• Require Texans who smoke and communities that allow it in public venues to fund an increasing portion of health care costs related to smoking-related illnesses.
  • Adequately fund proven interventions to reduce tobacco use, such as Texas’ Quitline and education in schools.
  • Provide smoking cessation benefit coverage for state employees and retired teachers.
  • Support legislation that would require public workplaces, venues, and restaurants to have an indoor smoke-free policy.

[i] Bureau of Disease, Injury and Tobacco Prevention. Texas Department of Health. Cardiovascular Disease in Texas: A State Plan with Disease Indicators and Strategies for Action. Available at  Accessed April 2012.

[ii] Texas Department of State Health Services. Mental Health & Substance Abuse Division. Tobacco Prevention & Control Strategic Plan for 2008-2013. July 2007. Available at  Accessed April 2012.

[iii] U.S. Department of Health and Human Services, Office of Disease Prevention and Health Promotion. National Action Plan to Improve Health Literacy. June 2010. Available from Accessed April 2012.

[iv] Adapted from Every Child By Two: Economic Value of Vaccines. Available from Accessed April 2012.

[v]Texas DSHS communication; average for 2004-06.

[vi]Based on data provided by Texas DSHS for 2007: HHSC average Medicaid birth cost.

[vii] The Henry J. Kaiser Family Foundation. State Health Facts. Texas: Childhood Immunizations. 2010. Available at  Accessed April 2012.

[viii] Zhou F. Updated economic evaluation of the routine childhood immunization schedule in the United States. Presented at the 45th National Immunization Conference. Washington, DC; March 28–31, 2011.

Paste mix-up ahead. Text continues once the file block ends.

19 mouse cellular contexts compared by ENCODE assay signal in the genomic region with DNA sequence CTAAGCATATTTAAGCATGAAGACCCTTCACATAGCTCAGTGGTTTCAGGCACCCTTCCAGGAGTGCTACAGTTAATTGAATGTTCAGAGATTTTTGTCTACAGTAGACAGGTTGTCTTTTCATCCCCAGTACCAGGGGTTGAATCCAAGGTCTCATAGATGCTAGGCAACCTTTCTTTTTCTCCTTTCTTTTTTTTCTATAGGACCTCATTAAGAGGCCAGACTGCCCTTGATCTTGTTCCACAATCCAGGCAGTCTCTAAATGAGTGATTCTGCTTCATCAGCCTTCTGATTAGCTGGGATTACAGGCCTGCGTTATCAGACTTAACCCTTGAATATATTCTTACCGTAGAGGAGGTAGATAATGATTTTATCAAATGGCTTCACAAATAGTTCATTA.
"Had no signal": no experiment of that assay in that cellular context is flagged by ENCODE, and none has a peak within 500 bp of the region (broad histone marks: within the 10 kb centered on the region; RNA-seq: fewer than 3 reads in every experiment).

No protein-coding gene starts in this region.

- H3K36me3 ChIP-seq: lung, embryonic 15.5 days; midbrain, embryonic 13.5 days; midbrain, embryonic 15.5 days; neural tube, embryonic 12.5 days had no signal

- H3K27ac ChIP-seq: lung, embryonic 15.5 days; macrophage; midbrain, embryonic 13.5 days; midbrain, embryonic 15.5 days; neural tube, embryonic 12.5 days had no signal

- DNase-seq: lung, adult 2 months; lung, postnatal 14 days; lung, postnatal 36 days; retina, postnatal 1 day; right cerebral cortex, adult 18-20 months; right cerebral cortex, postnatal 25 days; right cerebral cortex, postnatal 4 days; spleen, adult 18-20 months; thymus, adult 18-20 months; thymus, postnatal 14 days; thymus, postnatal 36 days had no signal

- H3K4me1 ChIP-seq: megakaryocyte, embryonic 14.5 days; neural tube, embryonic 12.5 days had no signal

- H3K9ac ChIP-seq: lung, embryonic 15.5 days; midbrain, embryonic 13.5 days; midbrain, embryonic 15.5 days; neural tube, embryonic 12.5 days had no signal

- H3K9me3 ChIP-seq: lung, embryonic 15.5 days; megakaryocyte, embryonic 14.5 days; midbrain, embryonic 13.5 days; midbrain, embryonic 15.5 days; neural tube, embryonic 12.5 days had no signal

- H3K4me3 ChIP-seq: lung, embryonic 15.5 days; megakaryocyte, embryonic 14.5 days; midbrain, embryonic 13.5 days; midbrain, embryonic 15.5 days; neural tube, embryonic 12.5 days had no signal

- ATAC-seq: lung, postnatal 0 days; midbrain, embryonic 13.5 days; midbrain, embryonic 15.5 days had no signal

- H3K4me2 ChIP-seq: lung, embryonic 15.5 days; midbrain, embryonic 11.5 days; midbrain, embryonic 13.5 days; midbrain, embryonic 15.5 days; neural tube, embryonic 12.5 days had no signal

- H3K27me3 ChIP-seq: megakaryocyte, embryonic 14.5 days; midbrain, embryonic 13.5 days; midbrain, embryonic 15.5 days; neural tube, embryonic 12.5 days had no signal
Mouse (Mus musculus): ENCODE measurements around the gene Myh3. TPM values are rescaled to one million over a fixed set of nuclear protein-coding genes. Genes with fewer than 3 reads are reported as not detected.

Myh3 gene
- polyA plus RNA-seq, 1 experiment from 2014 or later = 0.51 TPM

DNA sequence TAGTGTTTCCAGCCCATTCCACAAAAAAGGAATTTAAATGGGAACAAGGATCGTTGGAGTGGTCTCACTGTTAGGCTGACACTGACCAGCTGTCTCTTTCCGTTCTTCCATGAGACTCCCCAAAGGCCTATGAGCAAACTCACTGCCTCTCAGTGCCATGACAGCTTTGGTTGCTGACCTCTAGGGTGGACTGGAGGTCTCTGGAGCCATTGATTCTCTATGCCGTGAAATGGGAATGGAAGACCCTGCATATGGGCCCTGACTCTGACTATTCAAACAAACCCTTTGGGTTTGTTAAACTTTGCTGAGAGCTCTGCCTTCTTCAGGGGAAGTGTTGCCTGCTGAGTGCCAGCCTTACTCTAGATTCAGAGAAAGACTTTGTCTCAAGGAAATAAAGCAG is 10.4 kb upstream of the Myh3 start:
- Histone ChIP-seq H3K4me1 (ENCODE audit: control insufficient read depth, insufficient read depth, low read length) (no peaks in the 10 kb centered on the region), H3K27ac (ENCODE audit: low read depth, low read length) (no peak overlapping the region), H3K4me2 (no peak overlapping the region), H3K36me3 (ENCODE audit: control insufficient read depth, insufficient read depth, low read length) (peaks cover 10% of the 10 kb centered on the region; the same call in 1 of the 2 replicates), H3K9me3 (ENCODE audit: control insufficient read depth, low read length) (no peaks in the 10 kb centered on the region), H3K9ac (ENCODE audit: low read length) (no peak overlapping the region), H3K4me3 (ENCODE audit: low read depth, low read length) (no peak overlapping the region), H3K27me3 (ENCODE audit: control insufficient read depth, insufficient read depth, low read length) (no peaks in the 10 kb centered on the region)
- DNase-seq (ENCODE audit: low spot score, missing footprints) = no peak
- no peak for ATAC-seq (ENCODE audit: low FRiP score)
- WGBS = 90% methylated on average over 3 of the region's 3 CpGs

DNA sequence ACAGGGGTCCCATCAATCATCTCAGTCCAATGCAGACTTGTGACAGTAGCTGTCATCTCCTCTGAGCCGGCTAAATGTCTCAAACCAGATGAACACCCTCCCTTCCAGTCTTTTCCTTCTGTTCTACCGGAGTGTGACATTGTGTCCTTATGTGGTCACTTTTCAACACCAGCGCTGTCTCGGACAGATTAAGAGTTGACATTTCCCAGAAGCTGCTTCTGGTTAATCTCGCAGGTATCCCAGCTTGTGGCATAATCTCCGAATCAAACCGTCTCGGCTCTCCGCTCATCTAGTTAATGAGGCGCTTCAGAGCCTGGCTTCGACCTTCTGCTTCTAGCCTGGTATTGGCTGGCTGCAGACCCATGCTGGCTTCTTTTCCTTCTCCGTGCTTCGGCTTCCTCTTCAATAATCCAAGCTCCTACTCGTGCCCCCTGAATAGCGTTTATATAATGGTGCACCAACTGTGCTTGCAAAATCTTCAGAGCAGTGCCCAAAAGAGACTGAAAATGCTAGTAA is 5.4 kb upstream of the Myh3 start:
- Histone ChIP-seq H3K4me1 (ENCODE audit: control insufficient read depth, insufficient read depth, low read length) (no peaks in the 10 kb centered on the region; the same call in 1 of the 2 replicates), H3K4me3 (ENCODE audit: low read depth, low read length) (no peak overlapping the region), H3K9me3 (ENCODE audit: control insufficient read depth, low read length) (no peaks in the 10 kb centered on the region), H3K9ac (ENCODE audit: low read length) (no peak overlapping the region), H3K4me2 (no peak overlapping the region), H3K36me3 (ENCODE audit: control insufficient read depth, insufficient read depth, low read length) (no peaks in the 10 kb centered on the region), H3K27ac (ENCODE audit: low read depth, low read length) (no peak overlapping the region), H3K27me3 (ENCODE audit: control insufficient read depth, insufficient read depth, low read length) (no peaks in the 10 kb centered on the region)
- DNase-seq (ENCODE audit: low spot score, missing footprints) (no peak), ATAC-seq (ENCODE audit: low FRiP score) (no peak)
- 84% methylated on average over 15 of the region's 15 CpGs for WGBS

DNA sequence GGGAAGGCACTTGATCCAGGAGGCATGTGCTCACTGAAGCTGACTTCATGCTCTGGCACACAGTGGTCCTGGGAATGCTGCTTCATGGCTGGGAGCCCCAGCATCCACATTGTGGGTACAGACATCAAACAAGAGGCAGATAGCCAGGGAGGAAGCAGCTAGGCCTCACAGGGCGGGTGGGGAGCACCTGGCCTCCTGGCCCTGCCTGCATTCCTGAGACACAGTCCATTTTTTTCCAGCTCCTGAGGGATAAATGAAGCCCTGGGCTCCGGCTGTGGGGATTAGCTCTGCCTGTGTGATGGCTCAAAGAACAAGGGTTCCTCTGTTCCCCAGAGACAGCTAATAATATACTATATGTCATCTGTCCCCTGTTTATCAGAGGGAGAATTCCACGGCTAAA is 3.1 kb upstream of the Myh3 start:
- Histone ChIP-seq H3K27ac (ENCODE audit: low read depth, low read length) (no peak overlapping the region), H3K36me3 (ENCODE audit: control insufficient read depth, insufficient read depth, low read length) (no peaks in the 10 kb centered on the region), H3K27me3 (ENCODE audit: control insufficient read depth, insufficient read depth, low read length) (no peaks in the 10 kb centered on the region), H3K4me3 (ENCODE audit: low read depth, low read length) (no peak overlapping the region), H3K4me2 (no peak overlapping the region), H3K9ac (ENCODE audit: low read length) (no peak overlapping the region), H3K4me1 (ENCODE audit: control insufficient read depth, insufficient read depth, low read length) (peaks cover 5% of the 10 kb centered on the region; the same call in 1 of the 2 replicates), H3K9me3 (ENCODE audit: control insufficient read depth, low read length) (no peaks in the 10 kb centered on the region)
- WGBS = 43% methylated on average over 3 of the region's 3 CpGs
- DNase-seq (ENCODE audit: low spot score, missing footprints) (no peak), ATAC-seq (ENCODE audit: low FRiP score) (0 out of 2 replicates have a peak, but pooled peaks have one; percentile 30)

[ix] Rapoport, Ross. Cox News Service. CDC: Immunizations High But Shot In Arm Still Needed August 2003.

[x] The Henry J. Kaiser Family Foundation. State Health Facts: Texas. Health Status. 2010. Available at  Accessed April 2012.

[xi] 2007 National Survey of Children’s Health

[xii] Finkelstein, Eric et al. Annual Medical Spending Attributable To Obesity: Payer-And Service-Specific Estimates. Health Affairs, 28, no.5 (2009):w822-w831.

[xiii] Wangrin, Mark. Gaining Costs, Losing Time: Costs Grow Along With Waistlines. Fiscal Notes. July 2011. Available at Accessed April 2012.

[xiv] Center for Disease Control. Physical Inactivity and Unhealthy Diet Behaviors and Academic Achievement. Available at  Accessed April 2012.

[xv] Arons, Abagail. Childhood Obesity In Texas: The Costs, The Policies, and a Framework for the Future. January 2011. Available at Accessed April 2012.

[xvi] Childhood Obesity in Austin, Texas. Available at  Accessed April 2012.


[xviii] Campaign for Tobacco Free Kids. The Toll of Tobacco in Texas. March 2012. Available at Accessed April 2012.

[xx] AHIP. Making the Business Case For Smoking Cessation. Available at Accessed April 2012.

[xxii] Robert Wood Johnson Foundation. A Broken Promise to Our Children: The 1998 State Tobacco Settlement Thirteen Years Later. November 2011. Available at  Accessed April 2012.

[xxiii] American Nonsmokers Rights Foundation. Percent of U.S. State Populations Covered by 100% Smokefree Air Laws. April 2012 . Available at Accessed April 2012.

[xxiv] Campaign for Tobacco-Free Kids. Voters Across The Country Express Strong Support For Smoke-Free Laws. Available at Accessed April 2012.

§ One Response to Section 5: Invest in Prevention

  • Ridg Gilmer says:

    I find the COD in TX – 2008 chart confusing (p37). Tobacco is stated to be the leading killer, yet lung cancer isn’t charted. Annual Medical Savings chart (p41) lists nothing for prevention of lung cancer. (?)
    Obesity control is the major project of the current Council on S&PH, yet this is not listed as a specific TMA Recommendation. (Several indirect recommendations are given.)